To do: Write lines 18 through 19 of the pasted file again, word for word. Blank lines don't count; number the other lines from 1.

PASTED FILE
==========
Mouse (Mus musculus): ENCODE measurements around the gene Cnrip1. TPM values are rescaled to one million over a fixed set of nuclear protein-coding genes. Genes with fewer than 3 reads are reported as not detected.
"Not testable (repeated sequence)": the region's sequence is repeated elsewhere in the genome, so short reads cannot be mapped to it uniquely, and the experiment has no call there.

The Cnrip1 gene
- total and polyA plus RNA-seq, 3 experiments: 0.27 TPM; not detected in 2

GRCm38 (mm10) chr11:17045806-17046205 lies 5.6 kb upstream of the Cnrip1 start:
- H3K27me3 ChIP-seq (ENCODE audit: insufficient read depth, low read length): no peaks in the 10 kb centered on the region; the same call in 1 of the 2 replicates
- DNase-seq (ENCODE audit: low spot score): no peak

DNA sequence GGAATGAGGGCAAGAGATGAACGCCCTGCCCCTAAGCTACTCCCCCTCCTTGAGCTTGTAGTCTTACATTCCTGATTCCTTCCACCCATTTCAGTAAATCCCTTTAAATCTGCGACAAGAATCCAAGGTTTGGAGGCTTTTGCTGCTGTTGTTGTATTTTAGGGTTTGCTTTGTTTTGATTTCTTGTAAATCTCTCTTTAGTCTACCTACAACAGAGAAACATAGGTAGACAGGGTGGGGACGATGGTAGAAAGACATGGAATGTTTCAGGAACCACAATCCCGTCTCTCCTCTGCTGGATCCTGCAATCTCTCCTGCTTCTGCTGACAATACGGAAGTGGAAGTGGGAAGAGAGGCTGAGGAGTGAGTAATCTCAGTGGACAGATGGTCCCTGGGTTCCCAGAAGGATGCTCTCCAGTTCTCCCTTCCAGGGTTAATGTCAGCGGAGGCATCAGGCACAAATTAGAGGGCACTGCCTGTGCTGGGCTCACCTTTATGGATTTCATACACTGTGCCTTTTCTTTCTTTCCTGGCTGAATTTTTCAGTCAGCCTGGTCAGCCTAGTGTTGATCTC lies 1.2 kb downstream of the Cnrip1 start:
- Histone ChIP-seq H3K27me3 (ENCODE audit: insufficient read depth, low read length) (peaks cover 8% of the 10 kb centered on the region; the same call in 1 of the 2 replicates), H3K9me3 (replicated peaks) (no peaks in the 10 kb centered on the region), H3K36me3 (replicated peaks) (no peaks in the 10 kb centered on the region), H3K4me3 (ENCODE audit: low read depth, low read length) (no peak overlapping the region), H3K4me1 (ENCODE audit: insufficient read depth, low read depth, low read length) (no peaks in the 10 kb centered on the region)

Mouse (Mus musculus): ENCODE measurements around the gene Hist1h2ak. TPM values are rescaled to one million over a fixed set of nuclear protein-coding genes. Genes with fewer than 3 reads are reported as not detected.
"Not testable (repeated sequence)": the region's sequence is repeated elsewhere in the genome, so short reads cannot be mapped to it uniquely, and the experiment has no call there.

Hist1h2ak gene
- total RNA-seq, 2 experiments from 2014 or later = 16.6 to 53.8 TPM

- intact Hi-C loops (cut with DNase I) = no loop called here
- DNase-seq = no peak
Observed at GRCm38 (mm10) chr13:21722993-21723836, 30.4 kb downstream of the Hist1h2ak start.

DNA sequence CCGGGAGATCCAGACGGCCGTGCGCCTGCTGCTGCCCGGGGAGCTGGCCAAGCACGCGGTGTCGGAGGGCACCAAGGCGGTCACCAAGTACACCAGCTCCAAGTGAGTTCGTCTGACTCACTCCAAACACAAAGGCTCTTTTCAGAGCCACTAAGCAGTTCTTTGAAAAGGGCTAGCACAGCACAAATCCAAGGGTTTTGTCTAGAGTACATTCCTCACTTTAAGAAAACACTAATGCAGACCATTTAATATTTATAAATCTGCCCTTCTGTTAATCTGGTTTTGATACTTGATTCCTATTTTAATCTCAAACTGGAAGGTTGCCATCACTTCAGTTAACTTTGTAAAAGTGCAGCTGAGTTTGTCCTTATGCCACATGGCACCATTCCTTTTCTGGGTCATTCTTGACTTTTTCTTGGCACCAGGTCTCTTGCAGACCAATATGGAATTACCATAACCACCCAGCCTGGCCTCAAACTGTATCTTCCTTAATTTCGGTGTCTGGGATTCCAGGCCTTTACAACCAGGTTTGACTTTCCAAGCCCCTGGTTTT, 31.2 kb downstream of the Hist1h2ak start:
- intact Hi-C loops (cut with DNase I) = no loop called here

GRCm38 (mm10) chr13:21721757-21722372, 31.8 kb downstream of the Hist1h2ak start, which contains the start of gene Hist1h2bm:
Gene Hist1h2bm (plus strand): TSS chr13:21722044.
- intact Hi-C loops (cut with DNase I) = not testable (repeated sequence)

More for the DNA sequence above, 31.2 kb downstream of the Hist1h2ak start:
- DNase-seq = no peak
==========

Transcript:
- intact Hi-C loops (cut with DNase I) = no loop called here

GRCm38 (mm10) chr13:21721757-21722372, 31.8 kb downstream of the Hist1h2ak start, which contains the start of gene Hist1h2bm: